3. An Opponent of Arbitration Has the Burden to Show No Coverage.
Texas courts have explained that parties seeking to avoid arbitration have the burden “to show that [their] claims [fall] outside of the scope of the arbitration agreement.” Prudential Securities, Inc. v. Marshall, 909 S.W.2d 896, 900 (Tex. 1999); Cantella & Co., Inc. v. Goodwin, 924 S.W.2d 943, 944 (Tex. 1996) (same). 

[Snip]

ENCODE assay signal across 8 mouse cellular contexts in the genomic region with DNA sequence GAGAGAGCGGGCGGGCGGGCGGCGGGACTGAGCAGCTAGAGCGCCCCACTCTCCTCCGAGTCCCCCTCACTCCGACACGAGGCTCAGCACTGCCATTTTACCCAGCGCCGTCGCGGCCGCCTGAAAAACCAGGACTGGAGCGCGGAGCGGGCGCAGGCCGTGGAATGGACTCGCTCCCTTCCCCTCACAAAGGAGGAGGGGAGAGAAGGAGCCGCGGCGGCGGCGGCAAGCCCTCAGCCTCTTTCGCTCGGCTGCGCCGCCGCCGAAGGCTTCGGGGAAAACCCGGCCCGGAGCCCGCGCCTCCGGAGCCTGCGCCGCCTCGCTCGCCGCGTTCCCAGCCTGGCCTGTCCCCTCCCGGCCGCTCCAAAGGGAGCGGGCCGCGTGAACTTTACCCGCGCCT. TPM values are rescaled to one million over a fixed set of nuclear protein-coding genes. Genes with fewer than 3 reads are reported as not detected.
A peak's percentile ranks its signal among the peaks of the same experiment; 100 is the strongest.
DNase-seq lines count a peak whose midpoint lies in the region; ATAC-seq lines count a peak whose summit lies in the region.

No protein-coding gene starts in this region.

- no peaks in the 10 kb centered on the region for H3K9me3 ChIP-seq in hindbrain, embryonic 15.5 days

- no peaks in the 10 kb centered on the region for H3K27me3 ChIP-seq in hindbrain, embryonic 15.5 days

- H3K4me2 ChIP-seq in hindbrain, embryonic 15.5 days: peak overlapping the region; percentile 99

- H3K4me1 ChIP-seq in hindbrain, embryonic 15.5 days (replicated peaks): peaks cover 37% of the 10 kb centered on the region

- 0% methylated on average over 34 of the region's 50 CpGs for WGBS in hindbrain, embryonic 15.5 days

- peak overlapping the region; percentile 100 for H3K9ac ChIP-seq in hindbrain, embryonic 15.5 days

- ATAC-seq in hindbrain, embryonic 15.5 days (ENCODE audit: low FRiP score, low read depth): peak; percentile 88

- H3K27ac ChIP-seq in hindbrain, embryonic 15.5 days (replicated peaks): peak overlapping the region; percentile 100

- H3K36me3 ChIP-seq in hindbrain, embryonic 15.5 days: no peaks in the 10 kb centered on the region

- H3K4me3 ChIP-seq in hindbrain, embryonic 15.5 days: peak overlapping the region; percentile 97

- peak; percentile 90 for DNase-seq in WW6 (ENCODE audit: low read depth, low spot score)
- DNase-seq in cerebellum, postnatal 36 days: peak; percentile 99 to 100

More recently, in AutoNation USA Corp. v. Leroy, 105 S.W.3d 190 (Tex. App. – Houston [14th Dist.] 2003, no pet.), the court summarized that Texas law provides that “if the facts alleged ‘touch matters,’ have a ‘significant relationship’ to, are ‘inextricably enmeshed’ with, or are ‘factually intertwined’ with the contract that is subject to the arbitration agreement, the claim will be arbitrable. However, if the facts alleged are completely independent of the contract and the claim could be maintained without reference to the contract, the claim is not subject to arbitration.” Id. at 195; see also In re Sun Communications, Inc., 86 S.W.3d 313, 319 (Tex. App. – Austin 2002, orig. proceeding) (plaintiff’s breach of fiduciary duty claims that were based “on alleged deficiencies in the reports [plaintiff] was supposed to have received under the contract” that contained arbitration clause were “inextricably intertwined with the contract” and were thus subject to arbitration) (emphasis in original)."